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Spanish legislative election, 2000

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Spanish legislative election, 2000

Spanish general election, 2000
width="" colspan=4 |
1996 ←
12 March 2000
→ 2004
width="" colspan=4 |

width="" colspan = 4 style="text-align: center" | All 350 seats of the Congress of Deputies and 208 of 259 seats in the Senate
176 seats needed for a majority in the Congress of Deputies
Opinion polls
Turnout 68.7%
  First party Second party Third party
Leader José María Aznar Joaquín Almunia Francisco Frutos
Leader since 4 September 1989 21 June 1997 7 December 1998
Leader's seat Madrid Madrid Madrid
Last election 156 seats, 38.8% 141 seats, 37.6% 21 seats, 10.5%
Seats won 183 125 8
Seat change Increase27 Decrease16 Decrease13
Popular vote 10,321,178 7,918,752 1,263,043
Percentage 44.5% 34.2% 5.4%
Swing Increase5.7% Decrease3.4% Decrease5.1%

  Fourth party Fifth party Sixth party
Leader Xavier Trias Iñaki Anasagasti Francisco Rodríguez
Leader since 2000 1986 1996
Leader's seat Barcelona Vizcaya A Coruña
Last election 16 seats, 4.6% 5 seats, 1.3% 2 seats, 0.9%
Seats won 15 7 3
Seat change Decrease1 Increase2 Increase1
Popular vote 970,421 353,953 306,268
Percentage 4.2% 1.5% 1.3%
Swing Decrease0.4% Increase0.2% Increase0.4%
width="" style="text-align: center" colspan=4 |

width="" colspan=4 style="text-align: center" | Most voted party in each province. Every province is a multi-member district for the Congress.
width="" colspan=4 |
Prime Minister before election

José María Aznar

Elected Prime Minister

José María Aznar

Legislative elections were held in Spain on 12 March 2000. The elections were for 350 seats in the Congress of Deputies, and the 208 directly elected seats in the upper house, the Senate, determining the Prime Minister of Spain. The elections were commonly referred to as 12-M in the Spanish media in the weeks previous and next to the election day.

While most opinion polls gave him a clear victory, the incumbent People's Party of Prime Minister José María Aznar was elected to a second term in office with a surprising absolute majority of 183: a 27 seat gain from the previous election: a rise from opinion polls which gave him a plurality victory only. The opposition Spanish Socialist Workers' Party saw their number of seats reduced to 125, one of its worst results ever. While neither one of its worst defeats since Spanish transition to democracy (it lost more seats in the 1986 election, losing 18; and a similar number of seats were lost in 1996, with 16) nor the party's worst electoral result ever since (winning 118 and 121 seats in 1977 and 1979, respectively) the party's result in these elections quickly became known as Almunia's defeat, a psychological barrier for the PSOE in future elections; a result which would be vastly exceeded 11 years later.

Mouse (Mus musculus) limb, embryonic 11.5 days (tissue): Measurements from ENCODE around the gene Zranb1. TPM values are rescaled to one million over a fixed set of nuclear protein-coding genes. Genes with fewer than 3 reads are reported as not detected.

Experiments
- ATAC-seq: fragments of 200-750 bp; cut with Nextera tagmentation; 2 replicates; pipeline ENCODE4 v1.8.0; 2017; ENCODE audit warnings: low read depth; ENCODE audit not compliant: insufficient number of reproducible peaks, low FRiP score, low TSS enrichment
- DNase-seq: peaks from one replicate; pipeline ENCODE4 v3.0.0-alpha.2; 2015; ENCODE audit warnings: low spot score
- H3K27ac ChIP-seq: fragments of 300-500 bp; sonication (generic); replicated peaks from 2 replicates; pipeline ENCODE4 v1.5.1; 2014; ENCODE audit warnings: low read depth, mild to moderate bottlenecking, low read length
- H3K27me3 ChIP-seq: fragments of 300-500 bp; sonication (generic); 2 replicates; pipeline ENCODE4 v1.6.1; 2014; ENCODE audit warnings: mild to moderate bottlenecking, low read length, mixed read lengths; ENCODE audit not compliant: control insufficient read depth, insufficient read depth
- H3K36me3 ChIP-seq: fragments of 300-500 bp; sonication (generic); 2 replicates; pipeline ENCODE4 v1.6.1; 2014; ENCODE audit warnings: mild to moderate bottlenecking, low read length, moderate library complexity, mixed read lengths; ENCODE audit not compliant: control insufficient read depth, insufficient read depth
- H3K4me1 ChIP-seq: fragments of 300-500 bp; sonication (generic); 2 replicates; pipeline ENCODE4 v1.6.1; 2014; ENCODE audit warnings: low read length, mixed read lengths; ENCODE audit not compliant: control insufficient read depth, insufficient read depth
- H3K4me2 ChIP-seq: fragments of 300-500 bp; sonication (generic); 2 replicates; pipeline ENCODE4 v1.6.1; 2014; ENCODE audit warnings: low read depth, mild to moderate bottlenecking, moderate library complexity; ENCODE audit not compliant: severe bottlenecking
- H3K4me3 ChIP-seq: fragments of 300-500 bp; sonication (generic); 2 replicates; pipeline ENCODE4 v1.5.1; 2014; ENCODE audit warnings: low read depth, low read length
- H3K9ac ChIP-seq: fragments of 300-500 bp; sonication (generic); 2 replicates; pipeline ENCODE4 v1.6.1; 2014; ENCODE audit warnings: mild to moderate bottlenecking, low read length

This election featured some notable aspects. This was the first absolute majority the PP obtained in a general election, and its best result in both popular vote share and seats won until 2011. In contrast, the PSOE got its worst election result in 21 years. This was also the second time a candidate received more than 10 million votes, the last time being in 1982, when 10.1 million voters elected Felipe González from the PSOE. The voters' turnout registered was one of the lowest in democratic Spain for Spanish election standards (which tend to be usually high), with only 68.71% of the voting-able population casting a vote.


The Congress of Deputies consists of 350 members, elected in 50 multi-member districts using the D'Hondt method, with Ceuta and Melilla electing one member each using plurality voting.[1]


Under Article 68 of the Spanish constitution, the boundaries of the electoral districts must be the same as the provinces of Spain and, under Article 141, this can only be altered with the approval of Congress.[2]

The apportionment of seats to provinces follows the largest remainder method over the resident population ("Padrón") with a minimum of two seats (cf. Art. 162 of the Electoral Law).[3]

Electoral system

Voting is on the basis of universal suffrage in a secret ballot. The electoral system used is closed list proportional representation with seats allocated using the D'Hondt method. Only lists which poll 3% of the total vote (which includes votes "en blanco", i.e., for none of the above) can be considered. Under articles 12 and 68 of the constitution, the minimum voting age is 18.[2]


Article 67.3 of the Spanish Constitution prohibits dual membership of both chambers of the Cortes or of the Cortes and regional assemblies, meaning that candidates must resign from regional assemblies if elected. Article 70 also makes active judges, magistrates, public defenders, serving military personnel, active police officers and members of constitutional and electoral tribunals ineligible.[2] Article 55, Section 2 of the 1985 electoral law also disqualifies director generals or equivalent leaders of state monopolies and public bodies such as the Spanish state broadcaster RTVE.[4]

Opinion polls

Main article: Opinion polling for the Spanish general election, 2000


Investiture voting

On April 26, José María Aznar was invested Prime Minister for a second term by the Congress of Deputies, thanks to the absolute majority of his party. Also supporting Aznar were CiU and Canarian Coalition. To date, this is the only investiture voting in which all 350 deputies voted either Yes or No, without abstentions or absences.[5]

26 April 2000
Investiture voting for José María Aznar López (PP)

Absolute majority: 176/350

Vote Parties Votes
YesY Yes PP (183), CiU (15), CC (4) 202
No PSOE (125), IU (8), PNV (7), BNG (3)
CHA (1), ERC (1), PA (1), EA (1), ICV (1)
Abstentions 0

External links

  • People's Party
  • Spanish Socialist Workers' Party
  • Convergence and Unity
  • United Left


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